“Black Racer – Deceiving Speed”

One of the most common snakes that can be seen in the Lowcountry is the Black Racer (Coluber constrictor).  It is a large snake, but thin, and can grow to almost 5 feet in length, making it a formidable looking snake, but harmless.  It is, as its name implies, black in color, with some of the snakes having a white chin or some other white coloration on the underside, which is mostly dark gray.  It gets its name, the black racer, from its behavior.  Where some snakes try to blend in and freeze when approached, the black racer takes advantage of its thin profile and speed and will try get away.  This “blinding” speed that the racer appears to have is not actually fast.  Their speed is deceiving – They’re slower than they look!  The black racer, although fast for snakes, can be outdistanced with a fast walk or trot, but usually, they are so quick, that they are between your legs before you know it!  This gives rise to the old wives’ tale that the black racer will chase you and strike at you, which of course, is not true.  There was also another tale that the black racer (often confused with the black rat snake and coachwhip) could also grab its tail and move along like a wheel, giving it a common name of “hoopsnake”.  That one is true… (just kidding)!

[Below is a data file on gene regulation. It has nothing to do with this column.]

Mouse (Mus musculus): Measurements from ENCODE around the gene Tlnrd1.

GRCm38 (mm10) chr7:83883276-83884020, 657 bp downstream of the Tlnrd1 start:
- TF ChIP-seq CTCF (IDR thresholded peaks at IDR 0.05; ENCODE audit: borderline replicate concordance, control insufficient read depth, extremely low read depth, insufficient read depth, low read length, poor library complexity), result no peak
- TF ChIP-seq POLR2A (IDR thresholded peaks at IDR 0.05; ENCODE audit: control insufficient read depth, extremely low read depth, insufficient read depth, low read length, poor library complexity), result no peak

The black racer will strike viciously and quickly without provocation, so it is best not to handle or corner this snake.  It is a great predator of lizards, frogs, etc., so it is great to have around, especially if you don’t like all the tree frogs on your porch!  Contrary to its scientific name, it is not a constrictor, so that is a little misnomer.  It catches its prey and swallows it without wrapping around it and squeezing it, but it is an effective predator, all the same.  Even though they will strike and bite, they are not harmful to us.  The bite may get infected, but that is no reason to kill these magnificent snakes.  Just give them a clear path and watch the black lightning bolt right past you.

Nature Notes by Marvin Bouknight

Nature Nook Photography

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